DISRAELI WAS a major player in the downfall of Sir Robert Peel. Peel's rejection of the Corn Laws, to which he had committed the Party in the 1841 election, and his moves towards Free Trade and a more liberal conservatism, provoked the Protectionist faction. The Corn Laws were especially emotive because of the links between protecting British agricultural interests, taxing cheaper imports, and the cost of the domestic loaf. Peel's proposal to repeal the Corn Laws as famine swept Ireland - and all that it symbolized - was hugely divisive. Writing in the mid-1960s, Lord Blake has compared the divisiveness to that of two twentieth-century benchmarks, the Abdication crisis and Munich. To these one might add the Suez crisis, the Falklands War and more recent crises. But it was not the only issue troubling Peel's relations with his party.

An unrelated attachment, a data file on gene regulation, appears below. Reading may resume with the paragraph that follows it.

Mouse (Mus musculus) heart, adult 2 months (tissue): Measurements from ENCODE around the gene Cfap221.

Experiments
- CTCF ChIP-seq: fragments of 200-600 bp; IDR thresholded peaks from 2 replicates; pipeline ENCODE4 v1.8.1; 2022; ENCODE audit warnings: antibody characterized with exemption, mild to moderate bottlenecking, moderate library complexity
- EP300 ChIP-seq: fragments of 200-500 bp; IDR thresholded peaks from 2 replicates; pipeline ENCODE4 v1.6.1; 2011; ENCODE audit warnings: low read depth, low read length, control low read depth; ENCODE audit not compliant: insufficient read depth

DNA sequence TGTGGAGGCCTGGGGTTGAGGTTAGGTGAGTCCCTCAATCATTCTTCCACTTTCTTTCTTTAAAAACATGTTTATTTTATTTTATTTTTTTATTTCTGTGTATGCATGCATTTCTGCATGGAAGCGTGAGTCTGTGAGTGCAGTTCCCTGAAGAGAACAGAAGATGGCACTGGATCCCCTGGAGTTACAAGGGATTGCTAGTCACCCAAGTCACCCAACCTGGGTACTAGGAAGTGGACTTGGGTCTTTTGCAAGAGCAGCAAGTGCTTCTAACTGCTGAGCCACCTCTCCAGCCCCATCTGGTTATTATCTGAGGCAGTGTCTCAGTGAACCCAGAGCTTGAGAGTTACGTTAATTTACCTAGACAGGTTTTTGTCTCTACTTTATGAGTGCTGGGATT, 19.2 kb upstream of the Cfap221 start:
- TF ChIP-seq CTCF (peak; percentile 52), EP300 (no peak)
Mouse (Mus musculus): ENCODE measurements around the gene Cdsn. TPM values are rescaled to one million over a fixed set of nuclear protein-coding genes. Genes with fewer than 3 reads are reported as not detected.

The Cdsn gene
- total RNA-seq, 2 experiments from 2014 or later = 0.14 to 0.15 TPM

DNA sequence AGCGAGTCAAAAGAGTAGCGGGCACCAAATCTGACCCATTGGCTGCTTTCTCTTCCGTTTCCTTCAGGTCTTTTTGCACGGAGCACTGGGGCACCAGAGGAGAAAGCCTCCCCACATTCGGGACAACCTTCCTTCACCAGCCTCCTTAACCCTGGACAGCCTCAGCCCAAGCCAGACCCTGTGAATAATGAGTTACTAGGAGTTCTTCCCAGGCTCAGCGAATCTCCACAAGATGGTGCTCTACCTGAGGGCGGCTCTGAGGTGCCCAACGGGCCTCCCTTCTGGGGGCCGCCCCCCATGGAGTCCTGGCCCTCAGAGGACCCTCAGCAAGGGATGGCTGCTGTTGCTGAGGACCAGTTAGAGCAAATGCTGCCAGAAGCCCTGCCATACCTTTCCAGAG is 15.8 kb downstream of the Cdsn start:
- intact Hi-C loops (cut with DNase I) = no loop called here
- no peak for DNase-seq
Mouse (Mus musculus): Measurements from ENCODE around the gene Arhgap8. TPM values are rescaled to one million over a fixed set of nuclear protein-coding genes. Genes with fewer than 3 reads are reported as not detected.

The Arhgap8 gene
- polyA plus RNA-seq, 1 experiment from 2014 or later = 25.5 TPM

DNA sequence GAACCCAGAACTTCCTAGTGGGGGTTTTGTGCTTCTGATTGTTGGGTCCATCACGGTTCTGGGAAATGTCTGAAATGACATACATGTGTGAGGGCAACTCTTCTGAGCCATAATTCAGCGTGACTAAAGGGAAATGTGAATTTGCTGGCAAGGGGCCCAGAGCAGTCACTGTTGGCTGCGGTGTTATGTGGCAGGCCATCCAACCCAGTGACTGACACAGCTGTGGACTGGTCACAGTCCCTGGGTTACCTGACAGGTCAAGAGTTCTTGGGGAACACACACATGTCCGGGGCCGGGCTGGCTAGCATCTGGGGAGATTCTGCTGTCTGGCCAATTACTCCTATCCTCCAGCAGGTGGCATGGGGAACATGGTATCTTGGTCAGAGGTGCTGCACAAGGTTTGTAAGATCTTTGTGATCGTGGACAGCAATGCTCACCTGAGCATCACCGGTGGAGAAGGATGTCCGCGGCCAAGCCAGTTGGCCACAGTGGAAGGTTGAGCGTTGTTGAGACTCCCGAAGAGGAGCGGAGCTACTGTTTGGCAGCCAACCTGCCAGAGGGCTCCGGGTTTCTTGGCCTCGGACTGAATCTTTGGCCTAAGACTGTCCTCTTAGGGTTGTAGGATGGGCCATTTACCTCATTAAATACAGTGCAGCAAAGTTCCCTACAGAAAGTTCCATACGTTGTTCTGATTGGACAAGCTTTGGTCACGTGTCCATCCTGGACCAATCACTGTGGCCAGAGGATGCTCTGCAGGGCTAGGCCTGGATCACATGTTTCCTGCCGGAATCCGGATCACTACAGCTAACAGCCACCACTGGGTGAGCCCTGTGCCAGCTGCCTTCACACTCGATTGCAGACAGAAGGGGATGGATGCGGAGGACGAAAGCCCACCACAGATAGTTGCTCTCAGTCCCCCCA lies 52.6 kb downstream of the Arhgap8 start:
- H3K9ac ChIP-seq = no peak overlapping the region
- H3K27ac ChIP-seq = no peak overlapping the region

Ambitious to make his mark, and influenced by a romantic political attachment to the aristocratic settlement, Disraeli spearheaded the Protectionist faction, arguing against total repeal rather than for protectionism. If the leaders thought they could discard him after the battle they underestimated his tenacity.
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Last modified: 02 August 2005 by LwM